Senator John McCain has long been an impassioned critic of Bashar al Assad and his regime’s prosecution of the Syrian Civil War. The Arizona senator has thundered against Assad for “barrel-bombing people and slaughtering his innocent civilian men, women, and children, and driving millions into refugee status.” He’s also assailed Assad’s most integral ally, Vladimir Putin, for backing up the Syrians with airstrikes.
McCain is correct in this assessment, even if his proposed solutions—arming a Syrian rebellion that has al Qaeda at its core and establishing a no-fly zone that could foment a war between American and Russia—aren’t the best ways to proceed. Assad’s conduct has been atrocious, particularly his use of the aforementioned barrel bombs, improvised containers that are packed with explosives and shrapnel to inflict wide-ranging casualties. Of the nearly half a million people who have died in Syria’s gruesome conflict, most have been killed from the air by the Assad regime.
But there’s another dictatorship out there that’s loosing bombs from the sky, immiserating a country and slaughtering civilians. Saudi Arabia has been pummeling its southern neighbor Yemen for over a year now and the result has been calamitous.
Poorly trained Saudi pilots have been delivering their payloads from much too high an altitude, resulting in widespread collateral damage that’s killed hundreds of civilians and driven many more into the open arms of al Qaeda. A recent Saudi attack on a marketplace in the village of Mastaba left at least 97 civilians dead, and fragments of American bombs were found at the scene. Meanwhile, the Saudis have been blockading Yemen’s ports, denying that brittle little country access to essential goods. Today, it can be said without exaggeration that half of Yemen is starving to death and Saudi Arabia is to blame.
Surely John McCain is furious. Surely he’s mortified that the United States is supporting this ghastly bloodbath through intelligence sharing and arms deals. Surely he’s going to demand action—humanitarian relief for those under siege and even a no-fly zone to keep the Saudis at bay—just as he did with Assad.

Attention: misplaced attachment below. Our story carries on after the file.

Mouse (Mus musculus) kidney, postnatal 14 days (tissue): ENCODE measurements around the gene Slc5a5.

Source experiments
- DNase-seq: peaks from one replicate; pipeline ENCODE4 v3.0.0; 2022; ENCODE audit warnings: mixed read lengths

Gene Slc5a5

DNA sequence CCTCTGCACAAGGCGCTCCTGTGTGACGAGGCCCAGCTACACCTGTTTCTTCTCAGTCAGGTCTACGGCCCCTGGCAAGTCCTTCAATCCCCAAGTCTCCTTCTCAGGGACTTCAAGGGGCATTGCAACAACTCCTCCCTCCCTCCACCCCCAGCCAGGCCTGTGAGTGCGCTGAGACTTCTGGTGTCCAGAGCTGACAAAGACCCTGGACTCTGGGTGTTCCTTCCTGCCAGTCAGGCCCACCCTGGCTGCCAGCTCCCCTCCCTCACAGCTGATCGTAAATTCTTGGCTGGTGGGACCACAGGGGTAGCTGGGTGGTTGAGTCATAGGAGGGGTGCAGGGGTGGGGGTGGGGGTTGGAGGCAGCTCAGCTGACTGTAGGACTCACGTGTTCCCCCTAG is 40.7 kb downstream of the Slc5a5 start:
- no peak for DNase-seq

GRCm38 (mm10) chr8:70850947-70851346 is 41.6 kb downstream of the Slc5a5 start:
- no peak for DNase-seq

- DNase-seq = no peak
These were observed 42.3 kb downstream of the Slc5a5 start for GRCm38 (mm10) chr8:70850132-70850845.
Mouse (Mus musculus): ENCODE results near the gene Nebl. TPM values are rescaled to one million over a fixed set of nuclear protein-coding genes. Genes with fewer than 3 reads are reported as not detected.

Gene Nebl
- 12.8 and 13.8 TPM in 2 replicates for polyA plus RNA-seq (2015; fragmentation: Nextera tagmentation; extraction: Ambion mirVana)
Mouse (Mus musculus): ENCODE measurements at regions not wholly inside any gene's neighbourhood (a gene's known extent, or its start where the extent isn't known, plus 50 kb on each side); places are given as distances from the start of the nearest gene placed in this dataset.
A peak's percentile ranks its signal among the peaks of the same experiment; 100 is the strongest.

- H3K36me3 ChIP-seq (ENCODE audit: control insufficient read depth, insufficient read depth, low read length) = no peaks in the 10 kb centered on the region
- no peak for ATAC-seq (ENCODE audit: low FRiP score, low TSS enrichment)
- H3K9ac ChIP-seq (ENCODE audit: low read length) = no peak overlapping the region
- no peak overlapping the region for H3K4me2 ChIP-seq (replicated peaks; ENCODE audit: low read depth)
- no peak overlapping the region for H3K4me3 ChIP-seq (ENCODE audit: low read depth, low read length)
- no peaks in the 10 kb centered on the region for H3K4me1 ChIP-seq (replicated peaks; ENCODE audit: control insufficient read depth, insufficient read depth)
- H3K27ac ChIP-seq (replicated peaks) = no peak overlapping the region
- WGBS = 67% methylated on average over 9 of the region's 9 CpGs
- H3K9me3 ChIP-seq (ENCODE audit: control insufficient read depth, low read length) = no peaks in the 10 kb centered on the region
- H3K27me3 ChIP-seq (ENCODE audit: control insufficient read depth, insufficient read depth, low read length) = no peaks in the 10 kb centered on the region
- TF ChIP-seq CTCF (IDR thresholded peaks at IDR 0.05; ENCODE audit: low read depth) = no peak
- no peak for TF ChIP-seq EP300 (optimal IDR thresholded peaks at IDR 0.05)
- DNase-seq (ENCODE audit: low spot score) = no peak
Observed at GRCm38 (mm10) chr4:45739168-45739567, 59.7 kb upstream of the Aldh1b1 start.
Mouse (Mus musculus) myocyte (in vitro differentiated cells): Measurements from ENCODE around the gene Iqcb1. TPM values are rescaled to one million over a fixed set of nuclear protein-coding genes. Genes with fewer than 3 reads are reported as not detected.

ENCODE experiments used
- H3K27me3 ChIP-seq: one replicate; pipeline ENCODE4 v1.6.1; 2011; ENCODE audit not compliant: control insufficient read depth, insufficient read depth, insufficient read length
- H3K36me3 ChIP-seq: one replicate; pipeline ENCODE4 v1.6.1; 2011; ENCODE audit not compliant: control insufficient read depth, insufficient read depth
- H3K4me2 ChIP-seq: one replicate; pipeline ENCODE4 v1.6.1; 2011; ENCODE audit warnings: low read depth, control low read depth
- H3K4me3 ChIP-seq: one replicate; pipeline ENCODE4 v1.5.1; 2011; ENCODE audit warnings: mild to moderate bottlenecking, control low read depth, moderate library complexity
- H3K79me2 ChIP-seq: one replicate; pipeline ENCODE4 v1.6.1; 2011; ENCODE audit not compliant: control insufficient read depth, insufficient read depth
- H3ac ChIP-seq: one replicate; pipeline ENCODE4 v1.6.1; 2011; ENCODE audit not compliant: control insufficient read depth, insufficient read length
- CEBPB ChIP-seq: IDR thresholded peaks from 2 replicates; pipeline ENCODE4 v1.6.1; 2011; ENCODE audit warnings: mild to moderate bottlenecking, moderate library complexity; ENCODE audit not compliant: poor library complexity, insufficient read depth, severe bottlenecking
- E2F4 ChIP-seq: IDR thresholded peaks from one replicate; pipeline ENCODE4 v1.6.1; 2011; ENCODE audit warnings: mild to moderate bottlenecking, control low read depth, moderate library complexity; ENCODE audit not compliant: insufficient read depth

Surely not. From Tyler Koteskey’s piece on Yemen yesterday (emphasis added):
Senators Rand Paul and Chris Murphy have introduced a new bill that would limit the sales of air-to-ground weapons to Saudi Arabia.
The bill is intended to protest Saudi Arabia’s conduct in Yemen as it intervenes to prop up the government of Abd Rabbuh Mansur Hadi against Iranian-backed Houthi rebels aligned with former president Ali Abdullah Saleh. In order to purchase further weapons, the bill would require the Saudis to follow safeguards to minimize civilian casualties and target al Qaeda in the Arabian Peninsula (AQAP) as part of its air campaign. …
Senator John McCain is skeptical of limiting sales to Saudi Arabia. “The Iranian backed Houthis were about to take over Yemen, so I suggest he reevaluate,” McCain said of Chris Murphy. “We wouldn’t do anything about it, so the Saudis did.”
Incredible. It should be clear now that McCain isn’t furious with Assad merely because he’s slaughtering civilians, but because he’s slaughtering civilians while allied with Iran. Those who oppose Iran, like the Saudis, get a free pass. McCain even notes in an admonitory tone that “we wouldn’t do anything about it,” as though it should be American jets buzzing over Yemen right now. The linchpin for his outrage isn’t humanitarian catastrophe, but a set of alliances and enmities that dates all the way back to the Cold War.
Many are the times Senator McCain has encouraged the Obama administration to “send a message to our enemies.” Today, the message he’s sending is: if you’re going to rain mayhem down on the innocent and bolster al Qaeda, you’d better make damned sure you peripherally link your enemies to Iran first.